Apple might not have a big presence at Comdex, the behemoth computer trade show that brings more than a hundred thousand computer professionals to Las Vegas every year, but that didn't stop Apple's senior vice president of worldwide marketing Phil Schiller from participating in a panel discussion entitled Great Debate: Who Will Own the Digital Nerve Center of the Home?
The session, chaired by Creative Strategies Research's Tim Bajarin, also included Microsoft's Michael Toutonghi, vice president and distinguished engineer, Microsoft Windows eHome Division, as well as Camilo Martino, senior vice president of Zoran.
Schiller opened the forum with an overview of technologies that are old-hat to Mac users, but seemed to surprise a number of the PC users in the crowd of more than a hundred attendees. Describing the house as the centre of the Digital Hub (and the digital hub as central to Mac's focus) he talked briefly about the "i" applications, touching on the ease of use of integrated programs such as iPhoto, iTunes, iMovie, and the newest addition, iSync.
Far from a technology demonstration – all of Schiller's presentation materials were of the "Jobs keynote" variety made up of PowerPoint slides with the trademark black background and large white lettering – Schiller could only briefly hint at the Mac's consistent integration and focus on the digital hub.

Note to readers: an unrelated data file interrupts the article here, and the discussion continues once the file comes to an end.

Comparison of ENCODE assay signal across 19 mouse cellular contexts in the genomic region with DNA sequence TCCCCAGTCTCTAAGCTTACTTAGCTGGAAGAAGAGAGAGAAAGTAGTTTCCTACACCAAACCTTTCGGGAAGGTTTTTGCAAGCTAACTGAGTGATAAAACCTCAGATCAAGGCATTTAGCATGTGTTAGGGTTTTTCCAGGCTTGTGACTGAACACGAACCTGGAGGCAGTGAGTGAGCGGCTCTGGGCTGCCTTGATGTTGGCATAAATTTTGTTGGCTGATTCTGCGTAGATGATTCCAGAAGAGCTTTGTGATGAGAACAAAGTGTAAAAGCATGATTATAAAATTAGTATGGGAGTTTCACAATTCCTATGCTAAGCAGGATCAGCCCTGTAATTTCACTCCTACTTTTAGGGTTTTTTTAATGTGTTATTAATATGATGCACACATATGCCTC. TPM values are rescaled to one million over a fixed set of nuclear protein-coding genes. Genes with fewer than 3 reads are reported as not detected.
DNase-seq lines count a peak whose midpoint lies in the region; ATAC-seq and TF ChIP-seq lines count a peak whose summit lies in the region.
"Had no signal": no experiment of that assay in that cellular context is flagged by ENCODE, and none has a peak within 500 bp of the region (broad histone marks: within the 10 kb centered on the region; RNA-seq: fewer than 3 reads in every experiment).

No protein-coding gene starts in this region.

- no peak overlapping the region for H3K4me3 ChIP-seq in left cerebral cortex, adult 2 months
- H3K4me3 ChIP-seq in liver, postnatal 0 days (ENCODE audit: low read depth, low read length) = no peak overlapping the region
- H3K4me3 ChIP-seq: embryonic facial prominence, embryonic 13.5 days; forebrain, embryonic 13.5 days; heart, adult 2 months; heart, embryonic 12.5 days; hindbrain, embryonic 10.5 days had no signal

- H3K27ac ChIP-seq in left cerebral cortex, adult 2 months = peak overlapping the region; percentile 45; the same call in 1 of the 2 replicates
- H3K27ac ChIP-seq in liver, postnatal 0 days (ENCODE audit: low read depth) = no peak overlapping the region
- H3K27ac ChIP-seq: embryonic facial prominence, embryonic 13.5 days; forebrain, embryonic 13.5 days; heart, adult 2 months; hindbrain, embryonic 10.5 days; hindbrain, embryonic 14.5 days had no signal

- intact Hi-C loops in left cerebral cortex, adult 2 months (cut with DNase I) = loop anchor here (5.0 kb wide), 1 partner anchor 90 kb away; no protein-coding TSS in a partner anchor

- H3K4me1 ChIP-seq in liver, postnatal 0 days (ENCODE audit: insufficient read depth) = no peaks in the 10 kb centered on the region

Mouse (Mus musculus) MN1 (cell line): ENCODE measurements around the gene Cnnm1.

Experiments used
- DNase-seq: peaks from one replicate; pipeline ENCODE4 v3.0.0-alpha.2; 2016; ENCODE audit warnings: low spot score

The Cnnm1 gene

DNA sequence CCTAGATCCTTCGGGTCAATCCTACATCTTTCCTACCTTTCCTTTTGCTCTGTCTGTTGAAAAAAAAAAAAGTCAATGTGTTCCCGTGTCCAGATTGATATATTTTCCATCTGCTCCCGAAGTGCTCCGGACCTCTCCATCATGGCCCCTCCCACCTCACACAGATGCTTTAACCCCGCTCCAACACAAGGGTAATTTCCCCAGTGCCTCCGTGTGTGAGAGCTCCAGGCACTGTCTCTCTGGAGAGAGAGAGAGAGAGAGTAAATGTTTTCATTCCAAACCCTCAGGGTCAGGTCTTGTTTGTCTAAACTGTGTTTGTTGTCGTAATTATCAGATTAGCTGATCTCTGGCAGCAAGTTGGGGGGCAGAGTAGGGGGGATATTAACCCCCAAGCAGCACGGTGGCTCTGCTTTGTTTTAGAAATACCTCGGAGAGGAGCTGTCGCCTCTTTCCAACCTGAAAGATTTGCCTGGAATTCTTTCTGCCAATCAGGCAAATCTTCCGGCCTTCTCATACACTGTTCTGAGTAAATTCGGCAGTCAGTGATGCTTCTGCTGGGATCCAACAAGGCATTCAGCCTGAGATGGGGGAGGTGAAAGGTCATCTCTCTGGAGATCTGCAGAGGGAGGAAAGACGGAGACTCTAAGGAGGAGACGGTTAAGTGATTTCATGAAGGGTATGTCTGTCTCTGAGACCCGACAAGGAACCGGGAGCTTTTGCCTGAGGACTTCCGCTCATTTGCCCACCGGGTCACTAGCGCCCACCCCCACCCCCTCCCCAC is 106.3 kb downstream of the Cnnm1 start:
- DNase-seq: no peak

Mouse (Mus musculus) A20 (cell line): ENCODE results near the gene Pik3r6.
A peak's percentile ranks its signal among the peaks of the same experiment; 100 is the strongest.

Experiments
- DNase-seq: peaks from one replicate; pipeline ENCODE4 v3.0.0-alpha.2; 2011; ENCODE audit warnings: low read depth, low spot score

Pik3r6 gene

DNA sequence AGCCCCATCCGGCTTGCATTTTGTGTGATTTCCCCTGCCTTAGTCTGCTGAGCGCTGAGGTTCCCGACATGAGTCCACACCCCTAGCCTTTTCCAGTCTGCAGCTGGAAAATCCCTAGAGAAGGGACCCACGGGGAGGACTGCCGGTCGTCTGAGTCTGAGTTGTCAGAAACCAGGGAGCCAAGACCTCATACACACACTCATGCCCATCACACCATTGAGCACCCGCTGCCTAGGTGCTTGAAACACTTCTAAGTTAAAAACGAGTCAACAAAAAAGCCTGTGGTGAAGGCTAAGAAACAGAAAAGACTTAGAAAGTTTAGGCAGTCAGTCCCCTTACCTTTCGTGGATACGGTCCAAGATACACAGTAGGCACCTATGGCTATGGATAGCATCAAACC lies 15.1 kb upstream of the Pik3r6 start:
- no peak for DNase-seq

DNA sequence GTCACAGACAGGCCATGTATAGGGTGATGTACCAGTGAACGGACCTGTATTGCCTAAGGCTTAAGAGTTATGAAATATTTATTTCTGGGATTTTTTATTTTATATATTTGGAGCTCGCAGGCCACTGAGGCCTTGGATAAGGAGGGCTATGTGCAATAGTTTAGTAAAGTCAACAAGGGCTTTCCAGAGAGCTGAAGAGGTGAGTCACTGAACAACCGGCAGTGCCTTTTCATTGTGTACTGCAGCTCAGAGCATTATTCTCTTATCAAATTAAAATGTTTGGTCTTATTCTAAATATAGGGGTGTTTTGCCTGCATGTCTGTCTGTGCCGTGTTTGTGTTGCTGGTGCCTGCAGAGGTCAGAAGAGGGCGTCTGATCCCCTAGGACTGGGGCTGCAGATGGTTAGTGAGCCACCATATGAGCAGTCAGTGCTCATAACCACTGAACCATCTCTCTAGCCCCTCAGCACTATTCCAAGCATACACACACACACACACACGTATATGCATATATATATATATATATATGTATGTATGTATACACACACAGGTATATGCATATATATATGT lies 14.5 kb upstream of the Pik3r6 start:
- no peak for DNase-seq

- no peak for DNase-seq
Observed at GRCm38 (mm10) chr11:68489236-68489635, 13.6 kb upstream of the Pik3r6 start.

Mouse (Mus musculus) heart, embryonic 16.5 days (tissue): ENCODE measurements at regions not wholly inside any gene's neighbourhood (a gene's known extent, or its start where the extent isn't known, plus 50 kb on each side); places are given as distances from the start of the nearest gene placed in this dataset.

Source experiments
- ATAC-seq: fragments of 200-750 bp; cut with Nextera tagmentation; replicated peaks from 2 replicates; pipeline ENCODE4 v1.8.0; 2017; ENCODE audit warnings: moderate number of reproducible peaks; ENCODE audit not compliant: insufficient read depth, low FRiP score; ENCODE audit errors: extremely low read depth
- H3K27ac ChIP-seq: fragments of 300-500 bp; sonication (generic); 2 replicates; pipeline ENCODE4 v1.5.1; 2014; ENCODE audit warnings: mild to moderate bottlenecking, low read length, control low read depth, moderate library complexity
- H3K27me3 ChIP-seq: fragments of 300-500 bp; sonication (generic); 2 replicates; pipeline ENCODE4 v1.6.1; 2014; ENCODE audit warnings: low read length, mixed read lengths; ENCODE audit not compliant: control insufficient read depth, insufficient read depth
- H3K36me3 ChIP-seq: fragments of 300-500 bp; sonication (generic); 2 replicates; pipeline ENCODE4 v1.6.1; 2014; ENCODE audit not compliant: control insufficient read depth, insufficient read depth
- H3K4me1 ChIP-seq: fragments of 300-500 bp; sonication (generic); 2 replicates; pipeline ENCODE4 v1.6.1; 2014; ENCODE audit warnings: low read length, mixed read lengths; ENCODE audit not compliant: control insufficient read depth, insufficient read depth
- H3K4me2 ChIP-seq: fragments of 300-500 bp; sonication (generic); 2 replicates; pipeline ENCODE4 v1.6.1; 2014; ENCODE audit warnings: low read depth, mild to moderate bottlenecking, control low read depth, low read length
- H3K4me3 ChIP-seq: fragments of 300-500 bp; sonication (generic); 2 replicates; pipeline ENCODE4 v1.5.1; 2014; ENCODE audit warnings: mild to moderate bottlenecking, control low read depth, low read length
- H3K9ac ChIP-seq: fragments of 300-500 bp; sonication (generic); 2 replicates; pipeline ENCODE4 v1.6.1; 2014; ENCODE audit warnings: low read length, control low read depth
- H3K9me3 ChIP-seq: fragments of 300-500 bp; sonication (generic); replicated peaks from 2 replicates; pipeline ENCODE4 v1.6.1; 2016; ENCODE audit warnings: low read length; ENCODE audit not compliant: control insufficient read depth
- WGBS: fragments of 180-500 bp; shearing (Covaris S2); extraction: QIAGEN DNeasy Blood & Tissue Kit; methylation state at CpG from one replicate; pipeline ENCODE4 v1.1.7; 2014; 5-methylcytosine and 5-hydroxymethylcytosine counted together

This is now Of the digital hub strategy and Apple's hardware and software synthesis Schiller said, "This isn't the future. This isn't the 'wouldn't it be nice one day if,' this is now. This is what millions of Mac users do. The personal computer has already won the place to manager your contacts, the personal computer has already won the place to manage your photos."
Turning to Rendezvous he described a scenario where he and his son could share music across the house simply by using a Rendezvous-enabled version of iTunes and described a world in which computers could auto-configure devices over any IP network with zero configuration. Against the backdrop of the word "Zero" emblazoned in white across the presentation screen he added "The user doesn't have to set up IP addresses or point at anything."
Limited in time, Schiller mentioned that more than 50 companies are working with Rendezvous currently, and that the technology is poised to have an impact on the face of Mac computing.
Session moderator Tim Bajarin then turned it over to Microsoft's Michael Toutonghi after saying, "I'd like to point out that the digital hub was really started with Steve Job's keynote a few years ago, and companies really took that as a way to go."
PC is the place Toutonghi launched into an overview of Microsoft's recently released Microsoft Windows XP Media Center Edition after saying "while it's great to hear of the success of the iPod, it's clear that the PC is the place for people's music."